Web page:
High School Graduation and Dropout Rates Show Mixed Results
Dropout Prevention Seeks Support from Parents, Schools and Communities
California’s graduation rate increased for the seventh straight year, with more than 83 percent of high school seniors receiving diplomas last year. Certainly good news, yet a closer look at the numbers released in April by the California Department of Education (CDE) raised concerns in Sacramento.
The graduation rate in the Sacramento City Unified School District continues to lag behind and the dropout rate has worsened.
In the Sac City district in 2016:
- 80.5 percent of high school seniors earned diplomas
- Nearly 11 percent dropped out, and the rate was 19 percent for African American students
- More than 300 students in the Class of 2016 dropped out
Educator Olga Bautista has worked with students at the elementary, high school and college level for 30 years,10 years specifically focused on dropout prevention. “Students don’t feel like they fit in, they’re disenfranchised,” she says.
Bautista is one of several instructors in the Dropout Prevention Specialist online certificate program at the College of Continuing Education (CCE) at Sacramento State. Her fellow instructors are Tim Shironaka, a retired principal at a continuation high school, and Nicole Brown, a veteran high school counselor.
The educators explained their multi-pronged approach to dropout prevention.
Tim Shironaka: “The course I teach is developing a comprehensive dropout prevention plan. Participants prepare and present the current issues facing students within their specific districts. As a former principal of a continuation high school, I can apply my experience in affecting change in teacher strategies and in student matriculation to help students complete their sometimes wayward journeys.”
Olga Bautista: “My class covers building relationships with students, building resiliency in students, and providing services to both students and parents. Teaching parents how to access help is a big part of my class.”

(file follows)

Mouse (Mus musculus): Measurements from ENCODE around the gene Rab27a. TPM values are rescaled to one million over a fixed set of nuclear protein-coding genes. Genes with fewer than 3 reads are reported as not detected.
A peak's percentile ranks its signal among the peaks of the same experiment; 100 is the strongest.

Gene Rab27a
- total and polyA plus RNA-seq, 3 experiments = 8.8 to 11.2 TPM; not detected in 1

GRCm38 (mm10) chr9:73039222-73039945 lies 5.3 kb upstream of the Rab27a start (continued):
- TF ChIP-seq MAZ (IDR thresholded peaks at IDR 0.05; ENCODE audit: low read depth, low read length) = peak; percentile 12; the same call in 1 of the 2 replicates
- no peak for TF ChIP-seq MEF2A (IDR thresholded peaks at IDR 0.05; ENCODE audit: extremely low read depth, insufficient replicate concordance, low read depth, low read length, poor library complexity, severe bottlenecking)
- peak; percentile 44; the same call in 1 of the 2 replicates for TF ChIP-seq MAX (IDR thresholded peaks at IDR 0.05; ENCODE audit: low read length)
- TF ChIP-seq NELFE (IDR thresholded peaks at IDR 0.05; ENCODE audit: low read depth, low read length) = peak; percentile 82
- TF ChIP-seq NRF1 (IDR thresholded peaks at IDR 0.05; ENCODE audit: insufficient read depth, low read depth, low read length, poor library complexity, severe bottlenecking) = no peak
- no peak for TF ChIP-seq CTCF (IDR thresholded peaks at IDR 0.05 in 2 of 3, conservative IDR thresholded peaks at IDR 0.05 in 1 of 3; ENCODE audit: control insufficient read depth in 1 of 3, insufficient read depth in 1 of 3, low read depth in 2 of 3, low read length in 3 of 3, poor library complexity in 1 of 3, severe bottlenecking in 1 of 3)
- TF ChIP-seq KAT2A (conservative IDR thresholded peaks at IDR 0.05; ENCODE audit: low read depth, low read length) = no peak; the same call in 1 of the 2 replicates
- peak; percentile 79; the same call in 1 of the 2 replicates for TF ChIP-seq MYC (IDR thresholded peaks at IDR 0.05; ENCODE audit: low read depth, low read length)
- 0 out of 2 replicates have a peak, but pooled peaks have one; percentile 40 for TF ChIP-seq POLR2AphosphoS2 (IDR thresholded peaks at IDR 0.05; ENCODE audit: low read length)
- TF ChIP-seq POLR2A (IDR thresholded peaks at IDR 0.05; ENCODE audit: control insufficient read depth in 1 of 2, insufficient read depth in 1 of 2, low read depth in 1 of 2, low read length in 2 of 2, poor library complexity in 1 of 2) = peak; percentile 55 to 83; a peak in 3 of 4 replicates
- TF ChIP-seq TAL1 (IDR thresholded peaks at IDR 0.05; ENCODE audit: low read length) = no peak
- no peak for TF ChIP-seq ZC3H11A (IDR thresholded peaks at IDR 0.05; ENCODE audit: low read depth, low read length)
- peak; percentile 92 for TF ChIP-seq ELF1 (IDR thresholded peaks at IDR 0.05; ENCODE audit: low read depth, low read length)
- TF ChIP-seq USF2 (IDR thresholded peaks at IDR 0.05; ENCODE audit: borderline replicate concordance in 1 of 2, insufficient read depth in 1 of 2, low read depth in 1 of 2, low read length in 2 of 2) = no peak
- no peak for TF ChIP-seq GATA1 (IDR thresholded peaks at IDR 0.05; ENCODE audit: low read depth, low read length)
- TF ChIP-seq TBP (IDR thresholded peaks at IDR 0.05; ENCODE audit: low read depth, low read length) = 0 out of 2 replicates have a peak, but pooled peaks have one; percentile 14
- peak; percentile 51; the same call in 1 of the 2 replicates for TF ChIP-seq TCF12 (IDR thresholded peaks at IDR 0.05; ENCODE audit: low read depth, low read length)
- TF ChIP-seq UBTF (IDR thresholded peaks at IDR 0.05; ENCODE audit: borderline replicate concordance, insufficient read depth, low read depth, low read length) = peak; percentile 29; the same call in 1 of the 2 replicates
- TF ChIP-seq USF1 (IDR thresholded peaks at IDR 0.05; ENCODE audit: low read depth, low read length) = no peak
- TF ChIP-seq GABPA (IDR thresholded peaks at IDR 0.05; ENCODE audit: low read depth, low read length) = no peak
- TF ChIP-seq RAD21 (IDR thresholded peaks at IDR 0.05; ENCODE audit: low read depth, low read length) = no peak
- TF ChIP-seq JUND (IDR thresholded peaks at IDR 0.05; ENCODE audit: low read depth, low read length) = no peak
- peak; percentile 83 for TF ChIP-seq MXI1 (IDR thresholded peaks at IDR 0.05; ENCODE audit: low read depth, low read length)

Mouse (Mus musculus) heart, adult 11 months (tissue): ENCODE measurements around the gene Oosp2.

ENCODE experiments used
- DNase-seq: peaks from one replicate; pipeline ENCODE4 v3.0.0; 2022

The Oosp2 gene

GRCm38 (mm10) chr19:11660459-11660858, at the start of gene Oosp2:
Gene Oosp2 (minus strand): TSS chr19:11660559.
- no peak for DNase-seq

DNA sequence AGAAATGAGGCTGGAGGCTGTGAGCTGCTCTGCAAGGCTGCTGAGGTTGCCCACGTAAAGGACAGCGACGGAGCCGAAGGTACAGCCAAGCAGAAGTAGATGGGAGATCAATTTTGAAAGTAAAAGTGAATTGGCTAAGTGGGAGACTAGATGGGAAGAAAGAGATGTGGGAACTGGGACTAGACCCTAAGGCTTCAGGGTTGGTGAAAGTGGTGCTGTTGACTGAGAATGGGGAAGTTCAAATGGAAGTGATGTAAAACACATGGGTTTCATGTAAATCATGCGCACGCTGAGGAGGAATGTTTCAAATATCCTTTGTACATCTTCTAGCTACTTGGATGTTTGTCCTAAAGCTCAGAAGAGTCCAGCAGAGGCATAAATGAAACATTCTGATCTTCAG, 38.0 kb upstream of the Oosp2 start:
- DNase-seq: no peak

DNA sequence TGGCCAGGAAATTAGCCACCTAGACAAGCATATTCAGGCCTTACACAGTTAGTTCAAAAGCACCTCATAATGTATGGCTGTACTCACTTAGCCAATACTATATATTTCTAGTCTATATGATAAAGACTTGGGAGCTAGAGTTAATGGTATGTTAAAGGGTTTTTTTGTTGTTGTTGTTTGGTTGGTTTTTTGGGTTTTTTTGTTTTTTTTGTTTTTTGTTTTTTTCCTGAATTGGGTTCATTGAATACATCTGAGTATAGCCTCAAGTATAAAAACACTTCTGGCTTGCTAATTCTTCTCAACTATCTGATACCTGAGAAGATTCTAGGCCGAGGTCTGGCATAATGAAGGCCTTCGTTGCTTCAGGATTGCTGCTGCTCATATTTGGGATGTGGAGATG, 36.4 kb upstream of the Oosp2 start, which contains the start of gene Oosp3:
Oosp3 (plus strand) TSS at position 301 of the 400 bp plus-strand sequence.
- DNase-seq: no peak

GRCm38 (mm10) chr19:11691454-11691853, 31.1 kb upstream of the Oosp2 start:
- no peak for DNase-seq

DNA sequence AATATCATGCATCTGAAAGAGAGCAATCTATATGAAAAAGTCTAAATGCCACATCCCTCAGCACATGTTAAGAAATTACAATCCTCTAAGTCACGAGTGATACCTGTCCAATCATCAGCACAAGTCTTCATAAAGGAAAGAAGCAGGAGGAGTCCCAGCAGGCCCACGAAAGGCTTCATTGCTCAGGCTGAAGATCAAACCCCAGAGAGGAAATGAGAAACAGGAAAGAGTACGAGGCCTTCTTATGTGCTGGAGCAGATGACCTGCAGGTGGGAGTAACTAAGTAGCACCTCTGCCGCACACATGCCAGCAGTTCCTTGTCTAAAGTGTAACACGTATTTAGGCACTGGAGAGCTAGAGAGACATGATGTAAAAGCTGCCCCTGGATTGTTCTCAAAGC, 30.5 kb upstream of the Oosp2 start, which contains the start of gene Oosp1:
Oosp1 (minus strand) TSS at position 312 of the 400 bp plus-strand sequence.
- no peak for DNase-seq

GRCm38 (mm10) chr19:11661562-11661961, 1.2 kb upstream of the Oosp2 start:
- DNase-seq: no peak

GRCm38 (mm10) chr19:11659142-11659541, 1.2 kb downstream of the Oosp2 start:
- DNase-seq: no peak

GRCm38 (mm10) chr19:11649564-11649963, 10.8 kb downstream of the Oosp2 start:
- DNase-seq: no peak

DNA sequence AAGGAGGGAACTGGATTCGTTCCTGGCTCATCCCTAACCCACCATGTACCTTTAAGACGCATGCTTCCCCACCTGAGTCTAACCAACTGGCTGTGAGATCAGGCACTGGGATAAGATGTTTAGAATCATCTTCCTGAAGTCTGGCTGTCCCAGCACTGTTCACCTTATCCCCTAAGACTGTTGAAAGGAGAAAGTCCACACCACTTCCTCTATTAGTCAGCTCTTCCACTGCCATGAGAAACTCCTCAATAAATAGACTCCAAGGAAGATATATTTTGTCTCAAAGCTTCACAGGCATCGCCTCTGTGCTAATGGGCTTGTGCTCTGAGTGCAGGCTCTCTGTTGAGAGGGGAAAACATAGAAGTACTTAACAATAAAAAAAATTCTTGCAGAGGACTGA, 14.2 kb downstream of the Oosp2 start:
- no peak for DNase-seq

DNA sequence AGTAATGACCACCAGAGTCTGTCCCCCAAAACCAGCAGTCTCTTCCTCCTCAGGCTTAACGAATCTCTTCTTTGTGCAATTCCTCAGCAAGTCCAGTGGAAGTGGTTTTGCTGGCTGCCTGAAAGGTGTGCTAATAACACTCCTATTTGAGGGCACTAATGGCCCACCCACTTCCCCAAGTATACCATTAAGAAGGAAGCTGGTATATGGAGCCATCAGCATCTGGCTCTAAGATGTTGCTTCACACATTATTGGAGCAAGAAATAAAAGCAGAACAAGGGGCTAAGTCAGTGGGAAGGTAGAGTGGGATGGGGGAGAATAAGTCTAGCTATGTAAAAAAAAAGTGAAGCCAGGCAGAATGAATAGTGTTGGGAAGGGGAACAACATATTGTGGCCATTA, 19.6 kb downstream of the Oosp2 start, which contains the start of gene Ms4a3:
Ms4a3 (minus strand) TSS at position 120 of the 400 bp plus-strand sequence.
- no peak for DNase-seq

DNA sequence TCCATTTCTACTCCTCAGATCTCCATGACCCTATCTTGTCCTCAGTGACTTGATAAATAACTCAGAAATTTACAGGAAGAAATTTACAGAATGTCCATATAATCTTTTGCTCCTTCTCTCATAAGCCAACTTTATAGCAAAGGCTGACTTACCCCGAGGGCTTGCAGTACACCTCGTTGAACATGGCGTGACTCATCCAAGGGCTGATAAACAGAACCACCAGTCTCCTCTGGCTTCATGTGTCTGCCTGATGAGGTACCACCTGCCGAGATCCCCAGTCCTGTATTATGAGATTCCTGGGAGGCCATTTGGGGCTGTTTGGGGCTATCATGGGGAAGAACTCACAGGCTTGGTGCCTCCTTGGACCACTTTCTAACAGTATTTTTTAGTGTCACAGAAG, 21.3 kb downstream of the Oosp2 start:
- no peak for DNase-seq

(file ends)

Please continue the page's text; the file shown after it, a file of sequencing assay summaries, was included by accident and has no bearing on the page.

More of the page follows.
Nicole Brown: “My course deals with dropout prevention at the community level and participants design policies and procedures for their own districts. We want to understand at-risk behaviors.”
Who is this program for?
Nicole Brown: “It’s open to newcomers who are new to the profession, who may not know the basics of dropout prevention or veterans who may need a refresher. So it’s geared for teachers, principals, administrators, counselors, classified staff, parents, volunteers and anyone who works with students.”
What topics are covered?
Tim Shironaka: “Participants are expected to understand the importance of acting as leaders in their individual settings and be able to affect change at their district or site level. We work with them on funding development, staff-parent-student empowerment and valuable networking skills.”
What does success look like to you?
Tim Shironaka: “I always felt that our students deserve to have the best, despite the popular notion of continuation schools as harbors of unwanted and undisciplined teenagers. It was quite the opposite. I spent 12 years of laughs and a few tears with the cherished memories of some of our city’s most capable and enduring students.”
Olga Bautista: “I have had some high school students drop out, but I’ve had some students find me years later with families of their own, telling me they went to night school to complete their credits because of something I said. It helps to know you do touch some students.”
The Dropout Prevention Specialist online certificate program consists of four online courses and provides 12 academic credit units. The next cycle begins in September 2017.
- Introduction to Dropout Prevention (Sept. 11 – Oct. 27, 2017)
- Supporting Dropout Prevention at the Classroom Level (Nov. 6 – Dec. 22, 2017)
- Supporting Dropout Prevention at the School and Community Level (Jan. 29 – Mar. 16, 2018)
- Comprehensive School Dropout Prevention Planning (Mar. 26 – May 11, 2018)
For more information and to apply, please visit the Dropout Prevention Specialist web page.
To access dropout and graduation rates, check out the California Department of Education database for districts and schools across the state.
Article by Sharon Ito